The European Parliament has voted overwhelmingly in favour of a motion calling on the US to close the Guantanamo Bay detention camp.
The suicides were the first at the base, despite dozens of attempts
It follows the suicides of three detainees over the weekend.
Austria, which holds the EU presidency, said it would urge US President George Bush to close the camp when EU leaders meet him at a summit next week.
Austrian Foreign Minister Ursula Plassnik said the US base in Cuba was "an anomaly".
"The government of the United States should take measures to close Guantanamo as quickly as possible," Ms Plassnik said.
The European motion carries no legal weight but it is an indication of the level of concern in the EU about Guantanamo, reports the BBC's Alix Kroeger in Strasbourg.
The UN human rights agency has also repeated calls for the camp to close, saying the deaths were "not completely unexpected".
"The focus of attention should be on closing Guantanamo," said Jose Diaz, spokesman for the UN High Commissioner for Human Rights.
The International Committee of the Red Cross (ICRC) has said it plans to make a special visit to Guantanamo in the coming days.
A spokesman told the BBC the purpose of the visit was to assess what happened from the detainees' perspective and to check the overall mood in the camp. It will not be an inquiry into the deaths.
The three men who died - two Saudis and a Yemeni - had been visited by the ICRC, which sends delegates to Guantanamo every six to eight weeks.
However, news of the suicides prompted the Red Cross to tell Washington it wanted to visit the base as soon as possible.
Concerns have been raised over the mental health of the detainees, some of whom have been held for four years.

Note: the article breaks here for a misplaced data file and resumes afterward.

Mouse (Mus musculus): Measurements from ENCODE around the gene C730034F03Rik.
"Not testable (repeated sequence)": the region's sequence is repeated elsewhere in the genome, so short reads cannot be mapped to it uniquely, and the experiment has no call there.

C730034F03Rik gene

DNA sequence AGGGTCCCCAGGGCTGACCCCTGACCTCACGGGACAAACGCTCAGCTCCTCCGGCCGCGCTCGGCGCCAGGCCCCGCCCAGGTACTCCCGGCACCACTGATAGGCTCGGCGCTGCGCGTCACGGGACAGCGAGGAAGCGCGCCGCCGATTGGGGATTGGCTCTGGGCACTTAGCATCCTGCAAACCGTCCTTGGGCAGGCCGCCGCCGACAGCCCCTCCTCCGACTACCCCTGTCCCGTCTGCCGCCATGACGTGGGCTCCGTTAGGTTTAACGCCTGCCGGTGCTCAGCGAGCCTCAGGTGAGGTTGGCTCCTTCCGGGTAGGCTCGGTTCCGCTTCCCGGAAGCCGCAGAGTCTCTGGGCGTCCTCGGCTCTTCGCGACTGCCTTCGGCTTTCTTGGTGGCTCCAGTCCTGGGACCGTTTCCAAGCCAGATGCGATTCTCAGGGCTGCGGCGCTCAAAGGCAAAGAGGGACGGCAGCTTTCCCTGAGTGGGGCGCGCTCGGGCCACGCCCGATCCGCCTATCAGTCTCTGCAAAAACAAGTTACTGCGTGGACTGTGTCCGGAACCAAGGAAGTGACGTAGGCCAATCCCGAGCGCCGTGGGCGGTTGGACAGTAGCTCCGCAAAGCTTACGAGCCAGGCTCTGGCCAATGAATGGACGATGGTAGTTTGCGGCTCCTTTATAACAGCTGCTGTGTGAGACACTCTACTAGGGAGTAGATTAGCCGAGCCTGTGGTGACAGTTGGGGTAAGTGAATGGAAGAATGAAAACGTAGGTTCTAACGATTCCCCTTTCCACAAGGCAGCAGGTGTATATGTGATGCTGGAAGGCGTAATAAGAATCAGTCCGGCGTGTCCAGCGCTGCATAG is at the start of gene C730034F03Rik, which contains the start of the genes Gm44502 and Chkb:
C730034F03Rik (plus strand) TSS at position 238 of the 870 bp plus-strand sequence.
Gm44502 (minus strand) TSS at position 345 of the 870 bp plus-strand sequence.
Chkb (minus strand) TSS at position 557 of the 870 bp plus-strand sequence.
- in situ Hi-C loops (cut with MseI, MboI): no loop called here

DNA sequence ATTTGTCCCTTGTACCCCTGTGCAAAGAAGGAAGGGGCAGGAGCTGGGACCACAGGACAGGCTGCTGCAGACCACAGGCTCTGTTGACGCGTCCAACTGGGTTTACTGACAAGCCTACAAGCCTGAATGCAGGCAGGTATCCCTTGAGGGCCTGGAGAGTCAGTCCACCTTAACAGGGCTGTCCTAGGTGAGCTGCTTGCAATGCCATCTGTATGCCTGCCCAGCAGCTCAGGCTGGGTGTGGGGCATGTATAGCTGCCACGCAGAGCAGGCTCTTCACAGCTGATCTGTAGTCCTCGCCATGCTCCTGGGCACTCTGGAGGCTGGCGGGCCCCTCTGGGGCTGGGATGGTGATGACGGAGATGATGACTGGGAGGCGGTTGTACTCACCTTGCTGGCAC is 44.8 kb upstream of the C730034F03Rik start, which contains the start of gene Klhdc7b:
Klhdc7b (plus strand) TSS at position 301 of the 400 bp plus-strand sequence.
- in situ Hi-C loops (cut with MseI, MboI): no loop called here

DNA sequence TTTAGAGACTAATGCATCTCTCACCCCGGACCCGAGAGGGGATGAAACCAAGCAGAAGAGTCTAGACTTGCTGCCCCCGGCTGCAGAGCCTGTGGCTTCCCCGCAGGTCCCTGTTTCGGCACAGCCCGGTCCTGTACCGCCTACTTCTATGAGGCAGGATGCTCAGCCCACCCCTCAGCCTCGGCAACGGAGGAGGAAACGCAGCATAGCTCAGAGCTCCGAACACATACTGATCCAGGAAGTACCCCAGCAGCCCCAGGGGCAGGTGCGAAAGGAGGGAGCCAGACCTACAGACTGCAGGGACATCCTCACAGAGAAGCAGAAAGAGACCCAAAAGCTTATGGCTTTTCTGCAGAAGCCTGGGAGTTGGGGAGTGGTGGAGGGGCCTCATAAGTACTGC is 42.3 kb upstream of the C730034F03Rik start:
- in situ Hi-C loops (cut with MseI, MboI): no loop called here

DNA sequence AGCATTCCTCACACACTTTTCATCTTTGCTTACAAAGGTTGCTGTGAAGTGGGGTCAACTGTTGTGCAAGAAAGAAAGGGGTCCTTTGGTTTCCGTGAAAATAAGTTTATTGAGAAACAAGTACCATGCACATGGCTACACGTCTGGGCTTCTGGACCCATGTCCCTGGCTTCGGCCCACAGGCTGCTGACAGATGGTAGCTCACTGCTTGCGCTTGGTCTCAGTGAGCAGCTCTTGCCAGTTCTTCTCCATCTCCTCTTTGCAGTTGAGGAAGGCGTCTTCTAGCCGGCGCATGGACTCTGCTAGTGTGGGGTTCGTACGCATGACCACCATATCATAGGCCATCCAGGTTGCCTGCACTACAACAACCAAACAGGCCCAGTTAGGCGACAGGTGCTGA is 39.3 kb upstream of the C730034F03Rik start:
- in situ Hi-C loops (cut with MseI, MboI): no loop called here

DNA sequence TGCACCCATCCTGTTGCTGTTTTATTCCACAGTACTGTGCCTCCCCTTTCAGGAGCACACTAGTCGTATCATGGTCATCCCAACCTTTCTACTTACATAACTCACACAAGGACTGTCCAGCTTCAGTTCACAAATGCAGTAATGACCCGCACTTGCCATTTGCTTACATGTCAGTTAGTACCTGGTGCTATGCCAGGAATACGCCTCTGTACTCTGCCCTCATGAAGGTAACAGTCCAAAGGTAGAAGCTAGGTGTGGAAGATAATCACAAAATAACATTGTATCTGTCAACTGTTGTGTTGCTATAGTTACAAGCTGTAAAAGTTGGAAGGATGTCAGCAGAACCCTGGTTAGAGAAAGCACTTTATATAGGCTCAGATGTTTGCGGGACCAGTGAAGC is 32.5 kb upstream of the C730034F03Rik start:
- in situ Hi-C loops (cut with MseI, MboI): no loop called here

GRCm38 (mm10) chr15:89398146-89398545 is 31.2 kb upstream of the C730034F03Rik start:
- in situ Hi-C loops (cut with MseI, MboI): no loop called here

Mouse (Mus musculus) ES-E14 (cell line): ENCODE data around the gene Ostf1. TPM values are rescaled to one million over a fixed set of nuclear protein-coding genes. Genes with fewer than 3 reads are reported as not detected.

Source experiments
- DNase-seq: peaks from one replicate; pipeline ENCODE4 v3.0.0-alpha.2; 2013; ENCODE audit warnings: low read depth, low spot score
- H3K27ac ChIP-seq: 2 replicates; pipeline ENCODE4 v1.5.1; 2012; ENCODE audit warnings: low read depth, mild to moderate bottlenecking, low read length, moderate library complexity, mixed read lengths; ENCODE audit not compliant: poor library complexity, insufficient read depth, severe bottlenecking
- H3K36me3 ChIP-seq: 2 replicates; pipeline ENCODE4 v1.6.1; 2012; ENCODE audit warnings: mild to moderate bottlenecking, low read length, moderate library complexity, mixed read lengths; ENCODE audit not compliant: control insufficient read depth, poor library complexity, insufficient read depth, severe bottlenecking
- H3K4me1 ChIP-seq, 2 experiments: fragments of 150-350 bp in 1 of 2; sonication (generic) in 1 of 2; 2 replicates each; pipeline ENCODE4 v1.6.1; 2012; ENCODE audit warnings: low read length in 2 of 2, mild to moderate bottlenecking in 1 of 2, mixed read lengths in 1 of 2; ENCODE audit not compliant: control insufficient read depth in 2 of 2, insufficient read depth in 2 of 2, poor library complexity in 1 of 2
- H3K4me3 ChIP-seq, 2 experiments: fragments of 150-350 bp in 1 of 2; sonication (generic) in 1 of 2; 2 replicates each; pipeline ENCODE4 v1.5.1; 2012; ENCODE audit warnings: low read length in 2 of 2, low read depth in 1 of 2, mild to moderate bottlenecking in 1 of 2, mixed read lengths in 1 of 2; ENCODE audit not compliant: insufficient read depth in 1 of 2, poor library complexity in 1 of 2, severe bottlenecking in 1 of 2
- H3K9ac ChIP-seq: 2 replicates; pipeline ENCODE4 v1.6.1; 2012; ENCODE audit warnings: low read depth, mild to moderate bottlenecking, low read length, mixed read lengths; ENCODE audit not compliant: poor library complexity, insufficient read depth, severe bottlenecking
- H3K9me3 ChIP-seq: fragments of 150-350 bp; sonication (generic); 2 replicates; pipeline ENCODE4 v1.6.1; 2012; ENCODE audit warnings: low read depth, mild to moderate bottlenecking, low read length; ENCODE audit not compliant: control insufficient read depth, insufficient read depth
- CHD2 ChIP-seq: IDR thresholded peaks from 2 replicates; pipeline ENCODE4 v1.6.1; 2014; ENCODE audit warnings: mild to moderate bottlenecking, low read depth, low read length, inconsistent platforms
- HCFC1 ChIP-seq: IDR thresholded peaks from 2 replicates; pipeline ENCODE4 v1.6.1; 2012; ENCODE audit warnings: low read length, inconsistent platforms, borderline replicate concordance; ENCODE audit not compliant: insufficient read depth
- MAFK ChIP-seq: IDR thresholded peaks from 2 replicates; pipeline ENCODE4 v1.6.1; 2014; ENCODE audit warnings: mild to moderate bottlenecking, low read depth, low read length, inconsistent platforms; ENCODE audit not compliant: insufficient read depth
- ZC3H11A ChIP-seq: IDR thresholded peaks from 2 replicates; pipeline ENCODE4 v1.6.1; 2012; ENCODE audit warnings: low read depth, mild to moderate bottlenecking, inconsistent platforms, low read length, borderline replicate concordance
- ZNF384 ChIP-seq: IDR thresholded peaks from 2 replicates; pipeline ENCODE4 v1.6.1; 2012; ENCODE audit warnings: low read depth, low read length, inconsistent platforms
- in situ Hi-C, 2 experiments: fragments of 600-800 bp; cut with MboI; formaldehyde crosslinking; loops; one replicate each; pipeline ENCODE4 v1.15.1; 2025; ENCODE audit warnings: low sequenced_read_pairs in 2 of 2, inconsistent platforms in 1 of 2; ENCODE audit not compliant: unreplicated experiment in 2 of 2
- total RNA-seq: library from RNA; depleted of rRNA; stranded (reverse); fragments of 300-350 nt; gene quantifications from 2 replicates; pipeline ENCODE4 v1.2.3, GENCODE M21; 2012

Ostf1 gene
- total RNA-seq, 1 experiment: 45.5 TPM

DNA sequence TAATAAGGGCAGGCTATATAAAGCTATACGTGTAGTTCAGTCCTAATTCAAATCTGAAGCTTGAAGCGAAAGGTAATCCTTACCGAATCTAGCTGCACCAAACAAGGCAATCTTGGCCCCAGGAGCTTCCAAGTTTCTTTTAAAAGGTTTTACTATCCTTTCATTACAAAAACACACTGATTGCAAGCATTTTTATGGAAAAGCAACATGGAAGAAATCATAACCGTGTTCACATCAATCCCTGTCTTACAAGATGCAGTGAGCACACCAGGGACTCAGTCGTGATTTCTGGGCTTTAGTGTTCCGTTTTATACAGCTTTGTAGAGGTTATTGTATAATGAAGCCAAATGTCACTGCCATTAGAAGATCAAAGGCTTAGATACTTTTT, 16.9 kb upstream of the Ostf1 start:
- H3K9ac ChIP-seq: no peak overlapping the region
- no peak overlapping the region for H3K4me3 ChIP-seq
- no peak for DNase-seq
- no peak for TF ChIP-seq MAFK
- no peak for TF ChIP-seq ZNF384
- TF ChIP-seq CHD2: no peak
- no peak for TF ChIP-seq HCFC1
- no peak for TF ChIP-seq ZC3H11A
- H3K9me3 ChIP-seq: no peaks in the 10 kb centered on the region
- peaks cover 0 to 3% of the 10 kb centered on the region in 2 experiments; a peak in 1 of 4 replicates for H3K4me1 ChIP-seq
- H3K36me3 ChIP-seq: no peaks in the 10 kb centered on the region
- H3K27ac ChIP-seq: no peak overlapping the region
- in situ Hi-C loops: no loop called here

A former Muslim chaplain at Guantanamo said conditions at the camp were driving inmates to suicide.
"It was bound to happen. The conditions down in Guantanamo were quickly deteriorating way back in 2002 and 2003 when I was assigned there," James Yee told the BBC's World Today.
"And these prisoners are now well into their fifth year of detention - indefinite detentions, lack of due process, no charges.
"That all has to do with contributing to these suicides, in my opinion."
The US response to the suicides has come under international criticism.
Base commander Rear Adm Harry Harris described them as an "act of asymmetric warfare waged against us", while deputy Assistant Secretary of State for Public Diplomacy Colleen Graffy told the BBC the deaths were "a good PR move".
She described them as "a tactic to further the jihadi cause".
However, the US state department has sought to distance itself from those comments.
"I would not say that it was a PR stunt," said spokesman Sean McCormack.
There have been dozens of unsuccessful suicide attempts at Guantanamo Bay, which holds some 460 prisoners.